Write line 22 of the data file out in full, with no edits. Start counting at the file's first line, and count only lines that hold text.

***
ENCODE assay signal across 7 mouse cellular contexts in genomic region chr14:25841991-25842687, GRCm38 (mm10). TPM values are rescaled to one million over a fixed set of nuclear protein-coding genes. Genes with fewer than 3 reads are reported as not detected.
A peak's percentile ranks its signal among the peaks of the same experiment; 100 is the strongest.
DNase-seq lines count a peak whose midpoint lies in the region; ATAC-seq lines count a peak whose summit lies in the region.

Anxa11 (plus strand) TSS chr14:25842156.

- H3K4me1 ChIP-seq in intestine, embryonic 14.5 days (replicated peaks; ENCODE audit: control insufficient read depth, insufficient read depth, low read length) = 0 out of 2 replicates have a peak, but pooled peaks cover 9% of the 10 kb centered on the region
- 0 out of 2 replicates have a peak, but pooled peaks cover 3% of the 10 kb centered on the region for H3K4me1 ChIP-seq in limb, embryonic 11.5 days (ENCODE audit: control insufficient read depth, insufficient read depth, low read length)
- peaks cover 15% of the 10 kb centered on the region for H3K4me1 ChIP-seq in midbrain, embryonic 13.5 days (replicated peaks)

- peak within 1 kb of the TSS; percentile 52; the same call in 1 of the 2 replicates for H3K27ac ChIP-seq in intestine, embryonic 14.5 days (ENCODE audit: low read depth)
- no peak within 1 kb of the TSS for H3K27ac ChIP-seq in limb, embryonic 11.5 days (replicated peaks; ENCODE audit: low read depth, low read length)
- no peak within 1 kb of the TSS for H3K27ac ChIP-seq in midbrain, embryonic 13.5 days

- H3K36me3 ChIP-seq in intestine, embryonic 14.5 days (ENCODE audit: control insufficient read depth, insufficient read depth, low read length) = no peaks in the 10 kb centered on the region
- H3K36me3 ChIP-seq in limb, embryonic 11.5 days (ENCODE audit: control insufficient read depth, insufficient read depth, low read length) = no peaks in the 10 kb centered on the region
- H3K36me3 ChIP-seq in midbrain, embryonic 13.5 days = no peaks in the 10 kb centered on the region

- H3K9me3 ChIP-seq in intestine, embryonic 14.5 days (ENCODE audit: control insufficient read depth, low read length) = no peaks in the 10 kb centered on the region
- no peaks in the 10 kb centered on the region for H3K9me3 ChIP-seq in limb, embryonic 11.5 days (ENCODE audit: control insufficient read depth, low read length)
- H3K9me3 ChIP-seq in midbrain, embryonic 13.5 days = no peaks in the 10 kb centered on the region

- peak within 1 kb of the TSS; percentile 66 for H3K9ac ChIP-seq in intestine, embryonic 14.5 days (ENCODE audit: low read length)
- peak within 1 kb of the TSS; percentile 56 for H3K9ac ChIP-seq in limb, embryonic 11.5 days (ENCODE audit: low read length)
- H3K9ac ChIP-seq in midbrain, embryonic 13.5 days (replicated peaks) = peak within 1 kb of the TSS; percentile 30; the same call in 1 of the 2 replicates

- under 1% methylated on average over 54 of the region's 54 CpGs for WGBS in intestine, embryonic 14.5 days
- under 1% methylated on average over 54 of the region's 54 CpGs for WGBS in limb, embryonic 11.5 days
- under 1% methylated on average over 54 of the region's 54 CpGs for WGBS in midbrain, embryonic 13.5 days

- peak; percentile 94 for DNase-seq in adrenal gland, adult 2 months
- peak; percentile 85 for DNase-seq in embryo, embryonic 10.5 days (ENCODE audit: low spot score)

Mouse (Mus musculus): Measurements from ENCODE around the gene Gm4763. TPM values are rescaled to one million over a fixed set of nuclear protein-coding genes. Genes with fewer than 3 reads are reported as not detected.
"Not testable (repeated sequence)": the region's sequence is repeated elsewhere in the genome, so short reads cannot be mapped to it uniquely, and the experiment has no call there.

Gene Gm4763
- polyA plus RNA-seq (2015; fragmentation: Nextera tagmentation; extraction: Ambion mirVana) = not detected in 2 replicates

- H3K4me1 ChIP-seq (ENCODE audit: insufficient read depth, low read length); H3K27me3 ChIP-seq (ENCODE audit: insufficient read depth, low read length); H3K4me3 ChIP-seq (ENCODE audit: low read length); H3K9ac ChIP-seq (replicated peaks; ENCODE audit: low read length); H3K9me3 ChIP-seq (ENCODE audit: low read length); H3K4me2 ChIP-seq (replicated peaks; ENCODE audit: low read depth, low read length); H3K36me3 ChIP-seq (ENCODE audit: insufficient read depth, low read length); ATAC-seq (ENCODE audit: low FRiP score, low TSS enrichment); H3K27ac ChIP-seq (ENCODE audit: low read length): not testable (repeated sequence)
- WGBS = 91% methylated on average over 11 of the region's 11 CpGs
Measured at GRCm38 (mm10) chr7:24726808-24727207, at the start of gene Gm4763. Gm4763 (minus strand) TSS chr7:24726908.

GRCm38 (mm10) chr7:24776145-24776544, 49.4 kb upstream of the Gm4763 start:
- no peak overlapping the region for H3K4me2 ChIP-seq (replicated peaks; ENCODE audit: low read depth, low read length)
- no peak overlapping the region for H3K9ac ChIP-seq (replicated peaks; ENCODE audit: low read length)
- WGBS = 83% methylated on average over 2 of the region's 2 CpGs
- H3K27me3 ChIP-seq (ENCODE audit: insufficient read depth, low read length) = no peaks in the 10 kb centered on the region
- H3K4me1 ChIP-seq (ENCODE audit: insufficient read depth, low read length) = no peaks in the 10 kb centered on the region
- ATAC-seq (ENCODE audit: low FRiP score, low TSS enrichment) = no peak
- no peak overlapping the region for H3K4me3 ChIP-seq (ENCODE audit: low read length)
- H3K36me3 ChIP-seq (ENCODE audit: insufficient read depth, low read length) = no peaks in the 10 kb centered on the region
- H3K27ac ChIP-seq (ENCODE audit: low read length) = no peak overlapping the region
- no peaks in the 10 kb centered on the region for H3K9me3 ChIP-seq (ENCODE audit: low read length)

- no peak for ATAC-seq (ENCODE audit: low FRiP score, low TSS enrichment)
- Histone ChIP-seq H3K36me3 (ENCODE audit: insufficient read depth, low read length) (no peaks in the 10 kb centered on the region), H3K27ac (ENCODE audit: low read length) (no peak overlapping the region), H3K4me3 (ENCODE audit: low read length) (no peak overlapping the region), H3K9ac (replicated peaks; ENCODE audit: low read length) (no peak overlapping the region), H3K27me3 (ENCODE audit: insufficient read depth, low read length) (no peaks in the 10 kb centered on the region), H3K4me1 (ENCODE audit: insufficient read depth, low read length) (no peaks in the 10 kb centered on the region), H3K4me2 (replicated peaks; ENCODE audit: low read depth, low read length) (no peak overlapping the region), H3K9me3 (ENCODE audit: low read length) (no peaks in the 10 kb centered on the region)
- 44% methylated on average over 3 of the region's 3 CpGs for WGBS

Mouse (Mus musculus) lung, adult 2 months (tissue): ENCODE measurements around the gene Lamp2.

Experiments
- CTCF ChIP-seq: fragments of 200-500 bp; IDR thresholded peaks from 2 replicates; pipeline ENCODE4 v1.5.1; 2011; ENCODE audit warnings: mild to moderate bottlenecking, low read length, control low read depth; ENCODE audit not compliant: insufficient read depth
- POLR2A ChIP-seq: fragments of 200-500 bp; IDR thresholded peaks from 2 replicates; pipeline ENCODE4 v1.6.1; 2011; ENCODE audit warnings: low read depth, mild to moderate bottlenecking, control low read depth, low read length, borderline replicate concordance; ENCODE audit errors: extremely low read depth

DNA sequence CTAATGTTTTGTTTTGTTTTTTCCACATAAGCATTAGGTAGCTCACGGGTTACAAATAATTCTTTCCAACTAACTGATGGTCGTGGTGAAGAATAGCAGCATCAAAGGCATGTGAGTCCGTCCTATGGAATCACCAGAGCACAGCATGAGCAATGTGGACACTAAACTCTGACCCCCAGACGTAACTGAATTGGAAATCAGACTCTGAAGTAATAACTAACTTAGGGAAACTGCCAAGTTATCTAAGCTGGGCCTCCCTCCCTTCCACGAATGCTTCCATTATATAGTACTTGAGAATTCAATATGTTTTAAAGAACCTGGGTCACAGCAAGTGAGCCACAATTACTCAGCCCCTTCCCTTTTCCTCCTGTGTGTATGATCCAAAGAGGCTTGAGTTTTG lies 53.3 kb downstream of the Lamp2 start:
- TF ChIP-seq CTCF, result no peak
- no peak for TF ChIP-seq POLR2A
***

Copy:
- under 1% methylated on average over 54 of the region's 54 CpGs for WGBS in midbrain, embryonic 13.5 days